In many cases, these initial agenda items are just the proverbial tip of the iceberg. When you drill into the many benefits, opportunities or linkages that can be developed, between the different sectors in a partnership, the list will become extensive.

You should openly share all your important agenda items with your potential partners. In fact, I strongly encourage you to put all your cards face up on the table and discuss freely what you are seeking from the potential partner relationship. And I recommend that you do so at your very first meeting. When your potential partner understands your specific marketing and organizational objectives, they are in a much better position to work with you to meet them. And when they share their specific marketing and organizational objectives, you will be far more open and motivated to help meet their objectives. This open approach to partnership is the beginning of a trusting relationship, and as with any relationship, successful cross-sector partnerships begin and end with trust.

Laura Pincus Hartman is Director, External Partnerships for Zynga, the hugely successful online game company. When asked how she is able to get nonprofit and for-profit organizations to stop hiding their agendas and start working collaboratively together, she commented: “I think the purpose is not to get them to shed their agendas, but it certainly is to encourage them to shed misconceptions and to break through existing mental models and preconceived notions. However, in fact, you want every partner to bring with them their agendas, their vested interests, because it’s those interests that are going to serve to motivate them. So, you’re not asking for-profits to leave profit interests at the door, or leave all of your interests at the door, because it’s that profit motive that motivates, that encourages, and that’s going to influence them to make the best possible decisions. You want each stakeholder to do what it does best and then we also need, of course, our nonprofit partners. You want those nonprofit partners to do what they do best.”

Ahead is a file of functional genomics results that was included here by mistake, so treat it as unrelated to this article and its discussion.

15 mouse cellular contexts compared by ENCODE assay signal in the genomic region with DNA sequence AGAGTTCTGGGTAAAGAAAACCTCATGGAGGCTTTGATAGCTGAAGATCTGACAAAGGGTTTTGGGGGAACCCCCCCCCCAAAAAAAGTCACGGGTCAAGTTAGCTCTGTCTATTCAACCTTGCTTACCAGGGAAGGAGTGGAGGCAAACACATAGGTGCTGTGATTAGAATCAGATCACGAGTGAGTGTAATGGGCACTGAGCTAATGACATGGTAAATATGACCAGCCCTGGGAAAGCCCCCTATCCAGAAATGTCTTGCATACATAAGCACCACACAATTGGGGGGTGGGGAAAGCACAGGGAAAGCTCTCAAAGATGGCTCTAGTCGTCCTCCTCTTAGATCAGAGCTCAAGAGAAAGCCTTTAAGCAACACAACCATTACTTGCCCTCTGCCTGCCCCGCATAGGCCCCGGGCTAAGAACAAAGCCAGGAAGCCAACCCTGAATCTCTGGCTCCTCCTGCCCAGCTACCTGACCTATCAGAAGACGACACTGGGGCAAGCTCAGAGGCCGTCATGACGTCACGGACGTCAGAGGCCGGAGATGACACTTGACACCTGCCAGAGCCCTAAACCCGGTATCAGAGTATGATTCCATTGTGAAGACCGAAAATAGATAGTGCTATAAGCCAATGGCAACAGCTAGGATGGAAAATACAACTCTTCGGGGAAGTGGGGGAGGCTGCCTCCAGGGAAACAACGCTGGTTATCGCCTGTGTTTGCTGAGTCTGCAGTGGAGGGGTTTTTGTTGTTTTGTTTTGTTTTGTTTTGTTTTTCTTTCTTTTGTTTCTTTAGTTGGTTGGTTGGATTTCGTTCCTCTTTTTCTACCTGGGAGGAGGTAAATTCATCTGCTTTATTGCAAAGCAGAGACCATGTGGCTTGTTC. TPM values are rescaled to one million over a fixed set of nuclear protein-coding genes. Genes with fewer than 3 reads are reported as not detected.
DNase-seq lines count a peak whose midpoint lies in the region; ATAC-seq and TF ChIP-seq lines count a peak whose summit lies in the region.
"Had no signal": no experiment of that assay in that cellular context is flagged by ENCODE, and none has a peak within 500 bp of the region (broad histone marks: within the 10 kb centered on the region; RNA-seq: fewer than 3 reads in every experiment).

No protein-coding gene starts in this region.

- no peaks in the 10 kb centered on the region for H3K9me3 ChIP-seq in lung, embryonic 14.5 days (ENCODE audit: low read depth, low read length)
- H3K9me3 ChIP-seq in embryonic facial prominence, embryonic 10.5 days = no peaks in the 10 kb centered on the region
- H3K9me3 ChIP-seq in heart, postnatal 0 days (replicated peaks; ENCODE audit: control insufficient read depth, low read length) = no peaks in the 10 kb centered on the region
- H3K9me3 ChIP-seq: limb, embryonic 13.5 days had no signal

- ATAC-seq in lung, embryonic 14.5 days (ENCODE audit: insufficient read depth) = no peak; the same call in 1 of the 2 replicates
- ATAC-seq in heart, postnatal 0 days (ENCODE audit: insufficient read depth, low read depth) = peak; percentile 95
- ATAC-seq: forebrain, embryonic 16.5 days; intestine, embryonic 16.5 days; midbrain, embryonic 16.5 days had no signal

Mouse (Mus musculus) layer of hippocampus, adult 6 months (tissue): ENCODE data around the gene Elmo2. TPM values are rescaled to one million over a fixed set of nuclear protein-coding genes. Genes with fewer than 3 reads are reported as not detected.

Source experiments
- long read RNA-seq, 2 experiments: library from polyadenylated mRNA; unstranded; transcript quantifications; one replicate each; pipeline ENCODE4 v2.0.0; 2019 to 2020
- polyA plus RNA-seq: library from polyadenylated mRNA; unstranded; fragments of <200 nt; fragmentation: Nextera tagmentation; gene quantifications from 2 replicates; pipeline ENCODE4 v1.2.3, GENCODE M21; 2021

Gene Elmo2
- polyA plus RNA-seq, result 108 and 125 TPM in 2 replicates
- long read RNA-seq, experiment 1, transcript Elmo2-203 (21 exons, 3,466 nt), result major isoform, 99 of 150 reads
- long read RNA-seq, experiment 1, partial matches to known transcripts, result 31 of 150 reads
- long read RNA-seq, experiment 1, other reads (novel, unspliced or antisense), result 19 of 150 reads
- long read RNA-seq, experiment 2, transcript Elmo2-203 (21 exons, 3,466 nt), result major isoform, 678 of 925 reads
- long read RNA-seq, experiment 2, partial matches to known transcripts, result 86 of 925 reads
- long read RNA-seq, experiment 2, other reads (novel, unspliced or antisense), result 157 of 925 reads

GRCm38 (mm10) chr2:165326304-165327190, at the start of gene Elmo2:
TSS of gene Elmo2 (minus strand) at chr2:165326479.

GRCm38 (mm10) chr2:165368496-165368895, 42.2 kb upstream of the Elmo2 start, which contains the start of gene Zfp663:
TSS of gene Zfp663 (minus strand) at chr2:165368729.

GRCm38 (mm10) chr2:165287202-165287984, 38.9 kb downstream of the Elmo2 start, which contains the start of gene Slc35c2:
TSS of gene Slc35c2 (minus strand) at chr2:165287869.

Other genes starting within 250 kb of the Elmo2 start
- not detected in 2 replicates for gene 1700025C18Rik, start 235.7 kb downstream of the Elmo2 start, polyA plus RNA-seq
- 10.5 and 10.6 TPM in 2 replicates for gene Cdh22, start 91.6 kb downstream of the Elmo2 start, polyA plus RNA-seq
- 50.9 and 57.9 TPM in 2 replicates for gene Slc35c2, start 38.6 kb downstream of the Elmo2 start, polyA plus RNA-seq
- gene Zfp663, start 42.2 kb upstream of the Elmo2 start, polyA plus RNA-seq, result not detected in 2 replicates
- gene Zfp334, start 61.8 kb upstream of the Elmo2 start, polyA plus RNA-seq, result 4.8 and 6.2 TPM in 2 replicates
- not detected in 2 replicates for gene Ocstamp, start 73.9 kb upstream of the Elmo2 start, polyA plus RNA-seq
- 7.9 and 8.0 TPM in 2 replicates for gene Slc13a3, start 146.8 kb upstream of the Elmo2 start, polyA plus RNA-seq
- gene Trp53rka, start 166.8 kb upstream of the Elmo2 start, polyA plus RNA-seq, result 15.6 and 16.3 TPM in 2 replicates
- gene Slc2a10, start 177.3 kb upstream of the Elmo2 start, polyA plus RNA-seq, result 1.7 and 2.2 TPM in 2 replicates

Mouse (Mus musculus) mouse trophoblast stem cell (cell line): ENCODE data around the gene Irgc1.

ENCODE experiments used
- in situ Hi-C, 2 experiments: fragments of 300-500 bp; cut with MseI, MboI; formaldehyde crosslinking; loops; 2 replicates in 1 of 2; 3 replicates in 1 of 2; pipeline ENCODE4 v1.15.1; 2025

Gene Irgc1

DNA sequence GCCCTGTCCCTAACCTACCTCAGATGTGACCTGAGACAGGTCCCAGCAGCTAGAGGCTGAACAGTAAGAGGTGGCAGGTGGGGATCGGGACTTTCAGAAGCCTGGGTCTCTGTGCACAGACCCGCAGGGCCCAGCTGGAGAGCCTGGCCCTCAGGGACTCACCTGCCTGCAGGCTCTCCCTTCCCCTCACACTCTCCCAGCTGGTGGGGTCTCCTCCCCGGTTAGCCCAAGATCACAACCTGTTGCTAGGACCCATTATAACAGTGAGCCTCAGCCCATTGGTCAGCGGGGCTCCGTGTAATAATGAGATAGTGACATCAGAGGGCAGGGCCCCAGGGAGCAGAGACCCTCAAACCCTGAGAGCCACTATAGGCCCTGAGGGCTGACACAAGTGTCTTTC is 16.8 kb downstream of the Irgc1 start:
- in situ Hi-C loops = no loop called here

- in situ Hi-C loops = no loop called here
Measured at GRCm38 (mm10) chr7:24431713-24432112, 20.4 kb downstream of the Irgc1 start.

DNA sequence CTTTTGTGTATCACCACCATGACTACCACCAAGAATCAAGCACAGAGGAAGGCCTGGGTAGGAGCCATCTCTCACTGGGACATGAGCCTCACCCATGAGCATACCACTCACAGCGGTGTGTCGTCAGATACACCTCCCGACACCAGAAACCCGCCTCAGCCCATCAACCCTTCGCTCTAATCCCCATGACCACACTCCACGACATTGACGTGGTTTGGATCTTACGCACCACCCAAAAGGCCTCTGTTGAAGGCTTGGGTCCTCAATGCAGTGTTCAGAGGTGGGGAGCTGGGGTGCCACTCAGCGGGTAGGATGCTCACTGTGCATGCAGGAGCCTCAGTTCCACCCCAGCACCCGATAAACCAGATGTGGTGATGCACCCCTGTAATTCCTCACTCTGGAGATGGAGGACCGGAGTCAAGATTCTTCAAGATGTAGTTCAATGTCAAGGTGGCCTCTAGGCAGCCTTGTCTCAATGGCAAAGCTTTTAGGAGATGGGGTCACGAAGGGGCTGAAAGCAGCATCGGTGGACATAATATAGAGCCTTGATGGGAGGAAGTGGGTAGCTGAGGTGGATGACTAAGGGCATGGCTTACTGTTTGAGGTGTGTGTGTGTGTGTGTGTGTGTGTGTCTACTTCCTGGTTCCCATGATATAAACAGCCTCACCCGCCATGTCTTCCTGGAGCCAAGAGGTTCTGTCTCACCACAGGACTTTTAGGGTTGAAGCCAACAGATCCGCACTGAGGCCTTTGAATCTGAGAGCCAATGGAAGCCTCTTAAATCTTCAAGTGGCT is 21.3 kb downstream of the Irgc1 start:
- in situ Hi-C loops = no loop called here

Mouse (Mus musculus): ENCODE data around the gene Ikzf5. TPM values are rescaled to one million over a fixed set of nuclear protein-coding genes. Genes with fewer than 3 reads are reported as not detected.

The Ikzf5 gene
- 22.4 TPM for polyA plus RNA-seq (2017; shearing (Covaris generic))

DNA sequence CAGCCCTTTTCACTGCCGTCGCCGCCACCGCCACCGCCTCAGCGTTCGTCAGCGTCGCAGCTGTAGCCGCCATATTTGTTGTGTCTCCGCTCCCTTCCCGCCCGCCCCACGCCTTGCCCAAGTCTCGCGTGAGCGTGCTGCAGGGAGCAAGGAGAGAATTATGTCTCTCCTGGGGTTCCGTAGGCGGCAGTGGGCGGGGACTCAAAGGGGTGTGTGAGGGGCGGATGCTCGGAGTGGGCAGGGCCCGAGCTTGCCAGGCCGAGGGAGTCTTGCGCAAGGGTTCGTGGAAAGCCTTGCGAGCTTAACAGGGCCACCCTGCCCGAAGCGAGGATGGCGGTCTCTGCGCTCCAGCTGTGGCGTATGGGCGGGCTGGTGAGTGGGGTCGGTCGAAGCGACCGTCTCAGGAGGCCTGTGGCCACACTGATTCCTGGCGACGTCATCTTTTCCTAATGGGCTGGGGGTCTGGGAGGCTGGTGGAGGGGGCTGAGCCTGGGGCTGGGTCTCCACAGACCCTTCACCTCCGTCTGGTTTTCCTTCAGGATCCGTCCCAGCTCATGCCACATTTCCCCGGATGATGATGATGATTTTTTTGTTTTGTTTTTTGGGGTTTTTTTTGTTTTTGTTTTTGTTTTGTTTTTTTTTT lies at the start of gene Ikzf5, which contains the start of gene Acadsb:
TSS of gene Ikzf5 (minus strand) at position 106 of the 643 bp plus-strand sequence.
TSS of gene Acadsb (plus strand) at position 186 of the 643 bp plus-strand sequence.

By presenting all of your agenda items in a partnership you’re not being selfish or trying to overreach in your expectations. You are simply asking the question: What if? And it’s a very important question to ask. If we develop a strong, trusting, lasting relationship, could we potentially receive all or most of our organization’s objectives? And what could we potentially give back to our partner? Motivating and helping each other meet or preferably exceed individual objectives and thus create the much desired win-win approach – is the primary goal of cross-sector partnerships, along with creating a greater good through your partnership.

Please visit http://www.bruceburtch.com for more information and to view Win-Win for the Greater Good.